You see Michel was reflecting on his country’s harsh behavior,  he got to observe a great deal of political unrest in his time and followers of religions who were adopting a ‘mob mentality’ in his opinion. Notice that the result wasn’t just one war but a whole generation of sporadic outbursts that even had the power to draw England and Spain into the fight.  So Michel thought that tranquility depends upon the detachment from others opinions and seeking fame is gaining glory in the eyes of others, thereby seeking their opinions.  This theory would mean that if we seek fame we cannot reach detachment/tranquility, so fame and tranquility can never be bedfellows (such a fun word and never the place to use it).  This type of logical thinking is great to keep us on our minds sharp as brain-diamonds. Something like this will stick with me all day, and I find myself thinking about it waiting for the bus,  cooking dinner, at the gym etc.  Things like: “I agree monsieur, but surely that isn’t all it takes to be tranquil” or  “Do you  mean to apply this as a lifestyle, or simply mapping out social interactions on a whole?” and  “If we replace ‘fame’ for ‘anger’ and flip the sentence structure it sounds like something Yoda would say.”


Turns out Michel isn’t the only one to think about this  either.  Nietzsche has touched the topic and Richard Cecil says “Solitude shows us what we should be; society shows up what we are”
Cecil does seem to have a point, every time I go to Walmart I’m reminded how creepy, gross, and unhealthy we really are and there aren’t too many eligible bedfellows at Walmart either.  Don’t get mad I’m just telling it like I see it. I hope It’s not too soon in this blog’s life to tell jokes at others expenses. OH, you know what? I’m actually not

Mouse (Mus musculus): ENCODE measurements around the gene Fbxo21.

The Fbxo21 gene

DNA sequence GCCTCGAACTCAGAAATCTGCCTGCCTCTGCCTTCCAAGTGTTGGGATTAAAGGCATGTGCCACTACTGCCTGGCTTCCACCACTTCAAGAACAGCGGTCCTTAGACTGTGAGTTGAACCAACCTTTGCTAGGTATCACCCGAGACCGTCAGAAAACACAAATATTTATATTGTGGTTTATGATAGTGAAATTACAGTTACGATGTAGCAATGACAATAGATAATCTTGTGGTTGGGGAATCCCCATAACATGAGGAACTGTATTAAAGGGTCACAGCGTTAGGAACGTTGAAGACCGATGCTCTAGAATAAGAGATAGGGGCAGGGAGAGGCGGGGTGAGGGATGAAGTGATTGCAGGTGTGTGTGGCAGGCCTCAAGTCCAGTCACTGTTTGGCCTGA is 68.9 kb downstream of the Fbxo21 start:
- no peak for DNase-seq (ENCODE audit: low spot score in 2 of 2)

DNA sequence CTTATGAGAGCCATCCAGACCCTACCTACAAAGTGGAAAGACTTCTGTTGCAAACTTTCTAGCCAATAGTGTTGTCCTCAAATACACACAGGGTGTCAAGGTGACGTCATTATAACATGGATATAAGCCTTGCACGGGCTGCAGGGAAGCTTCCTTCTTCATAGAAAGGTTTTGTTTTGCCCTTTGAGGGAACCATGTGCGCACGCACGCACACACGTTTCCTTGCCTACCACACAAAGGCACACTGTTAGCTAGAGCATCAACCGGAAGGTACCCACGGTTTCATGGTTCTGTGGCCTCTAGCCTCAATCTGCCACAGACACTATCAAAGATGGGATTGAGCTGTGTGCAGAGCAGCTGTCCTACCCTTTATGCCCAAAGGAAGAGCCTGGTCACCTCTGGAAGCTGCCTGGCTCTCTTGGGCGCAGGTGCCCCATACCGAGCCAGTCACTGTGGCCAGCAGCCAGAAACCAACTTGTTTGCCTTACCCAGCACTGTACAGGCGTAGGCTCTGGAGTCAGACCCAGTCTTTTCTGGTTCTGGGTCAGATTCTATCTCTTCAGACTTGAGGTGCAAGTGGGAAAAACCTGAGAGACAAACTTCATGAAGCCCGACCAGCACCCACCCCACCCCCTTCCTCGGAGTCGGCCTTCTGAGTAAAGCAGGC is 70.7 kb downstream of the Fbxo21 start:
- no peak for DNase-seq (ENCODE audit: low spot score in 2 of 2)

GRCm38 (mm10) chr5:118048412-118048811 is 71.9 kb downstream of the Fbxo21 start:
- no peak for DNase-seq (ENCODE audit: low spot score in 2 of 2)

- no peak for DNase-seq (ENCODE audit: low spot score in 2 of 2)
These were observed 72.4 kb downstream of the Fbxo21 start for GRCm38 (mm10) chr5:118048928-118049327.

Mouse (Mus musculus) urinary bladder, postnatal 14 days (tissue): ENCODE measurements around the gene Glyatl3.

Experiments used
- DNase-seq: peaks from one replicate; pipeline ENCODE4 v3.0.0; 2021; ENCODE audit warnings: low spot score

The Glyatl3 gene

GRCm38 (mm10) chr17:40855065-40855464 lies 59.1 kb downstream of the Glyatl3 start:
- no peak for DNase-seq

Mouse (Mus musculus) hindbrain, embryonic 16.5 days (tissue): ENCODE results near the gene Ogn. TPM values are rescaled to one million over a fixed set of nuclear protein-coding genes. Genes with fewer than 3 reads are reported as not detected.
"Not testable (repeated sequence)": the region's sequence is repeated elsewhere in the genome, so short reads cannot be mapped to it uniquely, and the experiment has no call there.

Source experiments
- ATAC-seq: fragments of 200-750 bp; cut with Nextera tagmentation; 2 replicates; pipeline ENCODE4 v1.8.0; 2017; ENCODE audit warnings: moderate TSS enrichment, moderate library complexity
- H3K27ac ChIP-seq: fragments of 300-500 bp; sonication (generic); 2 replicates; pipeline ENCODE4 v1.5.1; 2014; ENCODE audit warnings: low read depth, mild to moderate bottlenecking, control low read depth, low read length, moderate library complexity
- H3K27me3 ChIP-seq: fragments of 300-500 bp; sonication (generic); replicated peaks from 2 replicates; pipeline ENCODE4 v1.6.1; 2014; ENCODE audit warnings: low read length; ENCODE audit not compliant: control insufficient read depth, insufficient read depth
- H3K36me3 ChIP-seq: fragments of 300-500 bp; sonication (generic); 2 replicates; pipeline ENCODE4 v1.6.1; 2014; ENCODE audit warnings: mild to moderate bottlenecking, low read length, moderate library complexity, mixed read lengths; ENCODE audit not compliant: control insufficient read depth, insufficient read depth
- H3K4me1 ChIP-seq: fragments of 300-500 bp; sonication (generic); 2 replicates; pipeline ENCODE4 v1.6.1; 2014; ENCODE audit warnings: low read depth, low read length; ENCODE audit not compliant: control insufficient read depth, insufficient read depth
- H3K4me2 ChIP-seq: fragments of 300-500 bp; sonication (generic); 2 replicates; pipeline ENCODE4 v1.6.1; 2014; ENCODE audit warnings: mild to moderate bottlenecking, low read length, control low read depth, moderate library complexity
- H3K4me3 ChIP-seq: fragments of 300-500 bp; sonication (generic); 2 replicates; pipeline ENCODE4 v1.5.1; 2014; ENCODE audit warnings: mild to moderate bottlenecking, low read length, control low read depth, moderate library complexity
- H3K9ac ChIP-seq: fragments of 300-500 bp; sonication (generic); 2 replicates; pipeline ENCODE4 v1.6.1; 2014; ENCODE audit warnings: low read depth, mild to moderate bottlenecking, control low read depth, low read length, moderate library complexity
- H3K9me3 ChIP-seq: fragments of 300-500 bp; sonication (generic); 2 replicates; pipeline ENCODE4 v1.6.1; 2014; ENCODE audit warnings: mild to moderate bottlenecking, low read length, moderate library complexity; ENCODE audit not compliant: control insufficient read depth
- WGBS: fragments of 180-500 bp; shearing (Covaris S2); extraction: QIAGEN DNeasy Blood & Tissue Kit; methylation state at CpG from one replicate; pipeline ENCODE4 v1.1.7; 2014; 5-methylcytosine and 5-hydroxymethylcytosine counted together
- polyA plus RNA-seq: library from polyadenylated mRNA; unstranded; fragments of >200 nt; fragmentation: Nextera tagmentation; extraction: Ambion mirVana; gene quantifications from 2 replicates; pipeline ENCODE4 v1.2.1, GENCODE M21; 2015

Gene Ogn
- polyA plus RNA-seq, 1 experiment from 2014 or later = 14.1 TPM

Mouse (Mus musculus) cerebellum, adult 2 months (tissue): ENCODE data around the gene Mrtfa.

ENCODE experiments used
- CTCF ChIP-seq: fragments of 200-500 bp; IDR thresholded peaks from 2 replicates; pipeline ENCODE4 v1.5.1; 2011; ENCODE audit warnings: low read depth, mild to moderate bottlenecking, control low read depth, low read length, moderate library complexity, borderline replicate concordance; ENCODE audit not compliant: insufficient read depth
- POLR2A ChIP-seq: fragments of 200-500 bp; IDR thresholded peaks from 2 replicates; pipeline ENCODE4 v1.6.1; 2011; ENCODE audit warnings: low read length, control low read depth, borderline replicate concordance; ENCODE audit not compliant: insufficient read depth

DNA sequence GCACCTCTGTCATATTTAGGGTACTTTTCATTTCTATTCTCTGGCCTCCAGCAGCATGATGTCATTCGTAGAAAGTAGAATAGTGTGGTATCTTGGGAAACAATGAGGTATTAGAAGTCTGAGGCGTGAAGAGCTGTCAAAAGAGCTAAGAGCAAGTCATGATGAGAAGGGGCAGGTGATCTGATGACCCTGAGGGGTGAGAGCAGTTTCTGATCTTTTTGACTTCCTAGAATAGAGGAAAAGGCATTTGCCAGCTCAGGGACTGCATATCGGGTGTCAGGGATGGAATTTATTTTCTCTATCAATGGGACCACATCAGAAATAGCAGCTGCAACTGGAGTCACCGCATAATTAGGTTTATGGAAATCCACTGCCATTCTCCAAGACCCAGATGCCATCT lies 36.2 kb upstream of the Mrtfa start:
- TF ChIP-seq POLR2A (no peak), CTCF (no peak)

going to care what others think and just relax. Yep, it’s my blog and I kinda like doing things the way I’m doing them.

I like to eat dessert before dinner.

I like  anything Jim Henson.

and sometimes I like to find new and exciting ways to attach bread to cats.

If only I can haz such a mathematical cat

But I digress…

Philosophy is the love of wisdom, and studying it really does make us wiser, or more logical at the least.  So if you find yourself really liking logical thinking then consider doing something involving math, like computer science, because that is logical as Spock. If that’s not your thing maybe you can learn a language, also a logic task. So it would seem this entry is a bit of a tease. If you saw the title and thought I might unlock the ethics of fame and tranquility like dear Monsieur Michel De Montaigne, I’m afraid I will never be able explain the reasoning as well as he did. But you’re in luck, his work is carefully preserved forever on pen and paper and you can look up his essay “On Solitude”. Or if you want to troll me in a philosophical argument stick around, I will be writing a whole lot more of these under the “Musings” category and maybe “Observations” too, but definitely not the “Fiction” one. That category is reserved  for philosophical debates about Star Wars…